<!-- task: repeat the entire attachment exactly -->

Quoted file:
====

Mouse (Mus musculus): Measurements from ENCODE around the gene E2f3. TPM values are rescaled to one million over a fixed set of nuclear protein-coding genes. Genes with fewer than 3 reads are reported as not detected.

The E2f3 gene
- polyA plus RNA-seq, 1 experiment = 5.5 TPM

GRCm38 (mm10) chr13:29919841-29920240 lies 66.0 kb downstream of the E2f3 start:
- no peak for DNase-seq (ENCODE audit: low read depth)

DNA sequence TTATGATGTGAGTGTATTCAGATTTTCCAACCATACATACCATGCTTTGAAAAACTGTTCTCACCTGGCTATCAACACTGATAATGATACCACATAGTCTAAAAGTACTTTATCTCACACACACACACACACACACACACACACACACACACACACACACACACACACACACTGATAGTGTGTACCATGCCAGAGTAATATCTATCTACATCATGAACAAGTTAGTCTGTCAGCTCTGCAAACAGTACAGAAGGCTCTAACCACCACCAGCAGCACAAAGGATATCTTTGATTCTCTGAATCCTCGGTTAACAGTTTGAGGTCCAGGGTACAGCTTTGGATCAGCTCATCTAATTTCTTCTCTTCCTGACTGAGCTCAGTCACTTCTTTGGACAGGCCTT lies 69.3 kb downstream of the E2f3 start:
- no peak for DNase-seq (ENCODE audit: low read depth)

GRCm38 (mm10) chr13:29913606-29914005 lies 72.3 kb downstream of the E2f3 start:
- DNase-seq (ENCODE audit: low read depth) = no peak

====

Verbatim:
Mouse (Mus musculus): Measurements from ENCODE around the gene E2f3. TPM values are rescaled to one million over a fixed set of nuclear protein-coding genes. Genes with fewer than 3 reads are reported as not detected.

The E2f3 gene
- polyA plus RNA-seq, 1 experiment = 5.5 TPM

GRCm38 (mm10) chr13:29919841-29920240 lies 66.0 kb downstream of the E2f3 start:
- no peak for DNase-seq (ENCODE audit: low read depth)

DNA sequence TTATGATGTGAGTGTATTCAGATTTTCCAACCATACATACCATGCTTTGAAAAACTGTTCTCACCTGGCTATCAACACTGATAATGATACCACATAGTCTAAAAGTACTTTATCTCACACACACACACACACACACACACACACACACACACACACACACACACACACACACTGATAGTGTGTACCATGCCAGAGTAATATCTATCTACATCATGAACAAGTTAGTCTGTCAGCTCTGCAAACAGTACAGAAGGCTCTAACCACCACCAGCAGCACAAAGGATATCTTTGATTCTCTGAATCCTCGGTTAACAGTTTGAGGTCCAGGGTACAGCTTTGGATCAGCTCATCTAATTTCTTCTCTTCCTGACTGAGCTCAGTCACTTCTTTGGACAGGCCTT lies 69.3 kb downstream of the E2f3 start:
- no peak for DNase-seq (ENCODE audit: low read depth)

GRCm38 (mm10) chr13:29913606-29914005 lies 72.3 kb downstream of the E2f3 start:
- DNase-seq (ENCODE audit: low read depth) = no peak